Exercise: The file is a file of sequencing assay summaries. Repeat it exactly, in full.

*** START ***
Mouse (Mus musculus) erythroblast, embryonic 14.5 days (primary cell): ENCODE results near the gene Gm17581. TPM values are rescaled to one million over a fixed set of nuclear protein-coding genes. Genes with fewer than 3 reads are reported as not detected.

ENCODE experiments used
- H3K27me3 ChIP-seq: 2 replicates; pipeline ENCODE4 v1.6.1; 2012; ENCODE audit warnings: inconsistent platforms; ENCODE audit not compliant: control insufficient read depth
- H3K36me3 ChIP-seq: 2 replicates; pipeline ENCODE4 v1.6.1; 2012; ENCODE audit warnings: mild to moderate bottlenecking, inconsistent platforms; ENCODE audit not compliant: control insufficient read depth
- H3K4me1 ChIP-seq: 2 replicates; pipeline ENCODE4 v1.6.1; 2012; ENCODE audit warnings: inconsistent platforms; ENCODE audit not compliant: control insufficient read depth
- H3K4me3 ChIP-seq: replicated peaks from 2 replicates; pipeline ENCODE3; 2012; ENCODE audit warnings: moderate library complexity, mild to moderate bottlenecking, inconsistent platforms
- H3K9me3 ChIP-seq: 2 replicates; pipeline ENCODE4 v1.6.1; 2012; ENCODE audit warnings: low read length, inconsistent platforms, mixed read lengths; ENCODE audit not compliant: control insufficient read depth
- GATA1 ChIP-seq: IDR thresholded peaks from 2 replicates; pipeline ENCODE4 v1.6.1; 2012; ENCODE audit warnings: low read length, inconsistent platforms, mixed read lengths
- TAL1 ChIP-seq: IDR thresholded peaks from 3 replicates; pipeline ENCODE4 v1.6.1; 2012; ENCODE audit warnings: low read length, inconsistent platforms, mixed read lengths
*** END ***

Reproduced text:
Mouse (Mus musculus) erythroblast, embryonic 14.5 days (primary cell): ENCODE results near the gene Gm17581. TPM values are rescaled to one million over a fixed set of nuclear protein-coding genes. Genes with fewer than 3 reads are reported as not detected.

ENCODE experiments used
- H3K27me3 ChIP-seq: 2 replicates; pipeline ENCODE4 v1.6.1; 2012; ENCODE audit warnings: inconsistent platforms; ENCODE audit not compliant: control insufficient read depth
- H3K36me3 ChIP-seq: 2 replicates; pipeline ENCODE4 v1.6.1; 2012; ENCODE audit warnings: mild to moderate bottlenecking, inconsistent platforms; ENCODE audit not compliant: control insufficient read depth
- H3K4me1 ChIP-seq: 2 replicates; pipeline ENCODE4 v1.6.1; 2012; ENCODE audit warnings: inconsistent platforms; ENCODE audit not compliant: control insufficient read depth
- H3K4me3 ChIP-seq: replicated peaks from 2 replicates; pipeline ENCODE3; 2012; ENCODE audit warnings: moderate library complexity, mild to moderate bottlenecking, inconsistent platforms
- H3K9me3 ChIP-seq: 2 replicates; pipeline ENCODE4 v1.6.1; 2012; ENCODE audit warnings: low read length, inconsistent platforms, mixed read lengths; ENCODE audit not compliant: control insufficient read depth
- GATA1 ChIP-seq: IDR thresholded peaks from 2 replicates; pipeline ENCODE4 v1.6.1; 2012; ENCODE audit warnings: low read length, inconsistent platforms, mixed read lengths
- TAL1 ChIP-seq: IDR thresholded peaks from 3 replicates; pipeline ENCODE4 v1.6.1; 2012; ENCODE audit warnings: low read length, inconsistent platforms, mixed read lengths